The overarching goal of our research is to elucidate functions of bacterial enzymes that belong to the large Gcn5-related N-acetyltransferase (GNAT) family. To accomplish this, we use a combination of enzymology, biophysical, and structural biology techniques. Enzymes from this family have diverse functions, which include acylation of a variety of molecules such as polyamines, antibiotics, peptides, and proteins. These enzymes have been implicated in a vast array of cellular functions and represent a system that is ripe for discovering new insight into mechanisms of antibiotic and herbicide resistance, metabolic regulation, and disease progression. Since most bacterial GNATs remain uncharacterized or have undiscovered functions, there is much to be learned about this family of proteins.


Our main focus in the laboratory is to delve deep into the underlying mechanisms of how a conserved structural architecture is used by nature to meticulously catalyze diverse reactions. To do this, we investigate the functions of GNATs from a variety of pathogenic and nonpathogenic bacteria, including Escherichia coli, Vibrio cholerae, Pseudomonas aeruginosa, Acinetobacter and Sinorhizobium meliloti, among others. The hope is that our basic research will lay the foundation for a more in-depth understanding of this family of enzymes and their importance in bacterial metabolism and infectious diseases.


The GNAT field is vast, and it takes many scientists from around the world to push our knowledge about this enzyme family forward. A snapshot of where I see my laboratory's contribution to the field is shown here:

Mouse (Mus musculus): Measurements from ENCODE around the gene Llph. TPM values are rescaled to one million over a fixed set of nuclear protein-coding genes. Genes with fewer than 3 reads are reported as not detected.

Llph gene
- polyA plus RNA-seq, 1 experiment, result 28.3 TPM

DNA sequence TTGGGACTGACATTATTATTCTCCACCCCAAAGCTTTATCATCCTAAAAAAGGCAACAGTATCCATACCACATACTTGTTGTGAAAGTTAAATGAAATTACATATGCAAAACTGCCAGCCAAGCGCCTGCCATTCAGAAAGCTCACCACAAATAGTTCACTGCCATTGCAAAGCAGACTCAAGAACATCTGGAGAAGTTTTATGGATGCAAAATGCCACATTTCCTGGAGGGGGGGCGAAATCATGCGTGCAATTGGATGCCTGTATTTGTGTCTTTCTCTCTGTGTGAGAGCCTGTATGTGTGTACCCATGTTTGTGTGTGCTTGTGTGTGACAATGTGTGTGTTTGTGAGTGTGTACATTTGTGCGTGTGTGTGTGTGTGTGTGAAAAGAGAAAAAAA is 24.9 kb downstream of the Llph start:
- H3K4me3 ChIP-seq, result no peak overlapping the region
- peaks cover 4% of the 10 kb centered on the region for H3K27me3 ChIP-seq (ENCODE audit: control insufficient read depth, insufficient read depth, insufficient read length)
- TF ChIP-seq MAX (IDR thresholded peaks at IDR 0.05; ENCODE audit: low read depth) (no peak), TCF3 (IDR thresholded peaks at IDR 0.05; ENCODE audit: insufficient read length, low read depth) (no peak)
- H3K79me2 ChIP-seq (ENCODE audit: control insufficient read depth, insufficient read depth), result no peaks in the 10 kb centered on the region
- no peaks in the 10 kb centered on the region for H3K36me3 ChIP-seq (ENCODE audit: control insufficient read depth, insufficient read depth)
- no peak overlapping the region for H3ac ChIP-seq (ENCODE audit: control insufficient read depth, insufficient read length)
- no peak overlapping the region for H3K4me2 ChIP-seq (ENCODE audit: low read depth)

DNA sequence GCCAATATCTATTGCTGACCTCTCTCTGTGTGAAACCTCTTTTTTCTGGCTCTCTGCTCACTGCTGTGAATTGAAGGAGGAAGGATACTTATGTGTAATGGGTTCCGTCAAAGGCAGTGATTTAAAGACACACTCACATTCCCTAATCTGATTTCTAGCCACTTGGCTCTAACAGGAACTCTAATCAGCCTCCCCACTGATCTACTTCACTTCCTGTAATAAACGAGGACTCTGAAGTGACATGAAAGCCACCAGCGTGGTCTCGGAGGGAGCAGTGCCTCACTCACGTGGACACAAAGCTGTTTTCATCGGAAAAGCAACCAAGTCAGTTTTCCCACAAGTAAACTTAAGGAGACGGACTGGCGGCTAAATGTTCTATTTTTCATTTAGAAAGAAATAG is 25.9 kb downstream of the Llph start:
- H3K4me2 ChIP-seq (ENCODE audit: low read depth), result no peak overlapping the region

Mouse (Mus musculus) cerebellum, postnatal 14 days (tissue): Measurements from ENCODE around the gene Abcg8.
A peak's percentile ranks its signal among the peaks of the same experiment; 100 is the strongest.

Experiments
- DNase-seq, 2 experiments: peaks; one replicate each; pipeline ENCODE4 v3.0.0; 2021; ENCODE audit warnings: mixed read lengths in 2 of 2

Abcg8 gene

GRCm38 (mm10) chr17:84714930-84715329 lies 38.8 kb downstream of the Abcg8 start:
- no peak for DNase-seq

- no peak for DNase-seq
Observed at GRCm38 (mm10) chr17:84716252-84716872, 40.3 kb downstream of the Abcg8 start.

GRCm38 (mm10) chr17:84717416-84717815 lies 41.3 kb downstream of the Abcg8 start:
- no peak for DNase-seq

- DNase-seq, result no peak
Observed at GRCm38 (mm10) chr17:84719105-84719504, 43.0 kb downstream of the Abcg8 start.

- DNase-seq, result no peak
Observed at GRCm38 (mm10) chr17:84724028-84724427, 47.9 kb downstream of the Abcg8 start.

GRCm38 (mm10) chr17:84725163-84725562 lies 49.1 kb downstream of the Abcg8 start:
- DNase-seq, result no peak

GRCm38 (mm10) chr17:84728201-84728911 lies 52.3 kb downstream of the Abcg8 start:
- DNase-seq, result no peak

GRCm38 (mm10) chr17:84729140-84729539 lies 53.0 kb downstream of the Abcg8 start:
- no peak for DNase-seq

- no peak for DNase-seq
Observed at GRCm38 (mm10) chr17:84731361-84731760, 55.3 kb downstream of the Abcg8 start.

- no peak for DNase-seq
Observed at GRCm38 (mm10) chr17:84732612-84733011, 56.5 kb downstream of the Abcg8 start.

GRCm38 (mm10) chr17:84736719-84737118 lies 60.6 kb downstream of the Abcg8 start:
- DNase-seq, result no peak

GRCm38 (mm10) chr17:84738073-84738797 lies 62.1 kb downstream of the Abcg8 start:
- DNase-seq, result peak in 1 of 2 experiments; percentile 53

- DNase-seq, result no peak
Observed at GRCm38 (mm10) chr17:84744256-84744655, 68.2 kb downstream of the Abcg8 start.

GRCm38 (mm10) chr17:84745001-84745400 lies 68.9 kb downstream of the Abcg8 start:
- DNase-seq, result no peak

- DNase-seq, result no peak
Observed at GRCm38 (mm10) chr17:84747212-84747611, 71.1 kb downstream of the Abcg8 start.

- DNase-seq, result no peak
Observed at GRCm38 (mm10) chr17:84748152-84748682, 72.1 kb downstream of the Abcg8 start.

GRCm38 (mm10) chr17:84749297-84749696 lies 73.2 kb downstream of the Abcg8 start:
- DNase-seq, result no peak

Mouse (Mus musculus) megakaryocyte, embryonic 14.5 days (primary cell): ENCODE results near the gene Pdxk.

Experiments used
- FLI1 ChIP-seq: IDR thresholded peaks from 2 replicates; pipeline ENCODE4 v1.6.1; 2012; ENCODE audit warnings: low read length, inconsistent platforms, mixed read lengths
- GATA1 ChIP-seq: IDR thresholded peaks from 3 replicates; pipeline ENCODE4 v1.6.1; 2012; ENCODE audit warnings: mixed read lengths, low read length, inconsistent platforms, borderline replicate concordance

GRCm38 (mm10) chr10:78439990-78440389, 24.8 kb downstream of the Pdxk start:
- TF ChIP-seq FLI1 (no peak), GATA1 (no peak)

Main projects in the laboratory:


Study bacterial GNATs of unknown function and develop chemical tools to obtain crystal structures with ligands bound to the acceptor sites for improved computational predictions of protein function.

While the core structure of GNATs is conserved across members of the GNAT superfamily, the acceptor substrate binding site varies and dictates the type of substrate that becomes acylated. The more we know about the types of molecules that can bind in this site and how the amino acid composition/properties of this site contribute to specific functions, the more accurate our computational predictors of protein function will be. Since each bacterial genome encodes multiple GNATs with diverse functions, but not all bacteria contain the same types of GNATs, it is important to study a variety of GNATs across multiple bacteria to ensure functional potential is widely explored and accurately predicted.

Study polyamine N-acetyltransferases across all domains of life to determine why some are allosteric and others are not, why some adopt diverse oligomeric states, and why their structures and substrate specificity are not conserved within and across domains of life.


Polyamines are polycationic molecules that control a variety of cellular processes. During times of stress in bacteria these molecules become acetylated. Although many bacterial polyamine acetyltransferases have been studied in the past, there is still a massive amount of unknown information regarding the diversity of polyamine acetyltransferases in bacteria. One example where much can be learned is the polyamine acetyltransferase SpeG, which adopts a unique dodecameric structure and exhibits allosteric behavior.


Study bacterial GNATs with diverse functions to gain a greater understanding of how their specific amino acid residues contribute to catalysis and substrate specificity or promiscuity.

We previously developed a broad-substrate screen as a tool to explore possible functions of GNATs. We continue to use this screen as a starting point for characterizing GNATs of unknown function. Once we have identified a possible substrate for a previously uncharacterized enzyme, we further kinetically and structurally characterize it to determine how the enzyme works. We are currently exploring enzymes that modify phosphinothricin, aminoglycoside antibiotics, polymyxin antibiotics, or amino acids. By exploring GNATs of diverse functions, we are better positioned to gain a global understanding of key mechanisms of GNAT function.

San Francisco State University

Kuhn Laboratory

This site was designed with the
website builder. Create your website today.
Start Now